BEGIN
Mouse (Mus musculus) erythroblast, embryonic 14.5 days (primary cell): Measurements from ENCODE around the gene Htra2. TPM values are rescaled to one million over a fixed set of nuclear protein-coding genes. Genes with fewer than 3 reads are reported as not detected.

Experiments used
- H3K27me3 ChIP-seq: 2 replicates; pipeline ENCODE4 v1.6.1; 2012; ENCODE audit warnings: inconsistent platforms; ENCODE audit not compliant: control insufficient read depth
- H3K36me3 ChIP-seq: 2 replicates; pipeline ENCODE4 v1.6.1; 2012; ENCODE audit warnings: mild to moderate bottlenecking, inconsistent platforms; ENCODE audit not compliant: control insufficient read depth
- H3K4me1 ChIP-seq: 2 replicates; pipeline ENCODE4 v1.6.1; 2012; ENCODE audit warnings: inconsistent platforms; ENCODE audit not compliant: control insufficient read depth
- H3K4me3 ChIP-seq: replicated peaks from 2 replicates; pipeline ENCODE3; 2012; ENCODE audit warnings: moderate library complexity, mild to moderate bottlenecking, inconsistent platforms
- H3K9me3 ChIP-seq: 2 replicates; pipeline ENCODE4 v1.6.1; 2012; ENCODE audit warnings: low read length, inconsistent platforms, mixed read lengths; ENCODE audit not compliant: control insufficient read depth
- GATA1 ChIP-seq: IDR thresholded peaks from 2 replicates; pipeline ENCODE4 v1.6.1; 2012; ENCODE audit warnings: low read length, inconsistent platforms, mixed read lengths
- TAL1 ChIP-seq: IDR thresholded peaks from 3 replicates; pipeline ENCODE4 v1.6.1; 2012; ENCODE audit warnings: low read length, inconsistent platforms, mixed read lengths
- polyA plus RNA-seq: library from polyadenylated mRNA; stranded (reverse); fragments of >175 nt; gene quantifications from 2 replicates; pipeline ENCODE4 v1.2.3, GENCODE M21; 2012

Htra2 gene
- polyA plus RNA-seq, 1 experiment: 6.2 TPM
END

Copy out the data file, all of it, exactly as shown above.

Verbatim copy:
Mouse (Mus musculus) erythroblast, embryonic 14.5 days (primary cell): Measurements from ENCODE around the gene Htra2. TPM values are rescaled to one million over a fixed set of nuclear protein-coding genes. Genes with fewer than 3 reads are reported as not detected.

Experiments used
- H3K27me3 ChIP-seq: 2 replicates; pipeline ENCODE4 v1.6.1; 2012; ENCODE audit warnings: inconsistent platforms; ENCODE audit not compliant: control insufficient read depth
- H3K36me3 ChIP-seq: 2 replicates; pipeline ENCODE4 v1.6.1; 2012; ENCODE audit warnings: mild to moderate bottlenecking, inconsistent platforms; ENCODE audit not compliant: control insufficient read depth
- H3K4me1 ChIP-seq: 2 replicates; pipeline ENCODE4 v1.6.1; 2012; ENCODE audit warnings: inconsistent platforms; ENCODE audit not compliant: control insufficient read depth
- H3K4me3 ChIP-seq: replicated peaks from 2 replicates; pipeline ENCODE3; 2012; ENCODE audit warnings: moderate library complexity, mild to moderate bottlenecking, inconsistent platforms
- H3K9me3 ChIP-seq: 2 replicates; pipeline ENCODE4 v1.6.1; 2012; ENCODE audit warnings: low read length, inconsistent platforms, mixed read lengths; ENCODE audit not compliant: control insufficient read depth
- GATA1 ChIP-seq: IDR thresholded peaks from 2 replicates; pipeline ENCODE4 v1.6.1; 2012; ENCODE audit warnings: low read length, inconsistent platforms, mixed read lengths
- TAL1 ChIP-seq: IDR thresholded peaks from 3 replicates; pipeline ENCODE4 v1.6.1; 2012; ENCODE audit warnings: low read length, inconsistent platforms, mixed read lengths
- polyA plus RNA-seq: library from polyadenylated mRNA; stranded (reverse); fragments of >175 nt; gene quantifications from 2 replicates; pipeline ENCODE4 v1.2.3, GENCODE M21; 2012

Htra2 gene
- polyA plus RNA-seq, 1 experiment: 6.2 TPM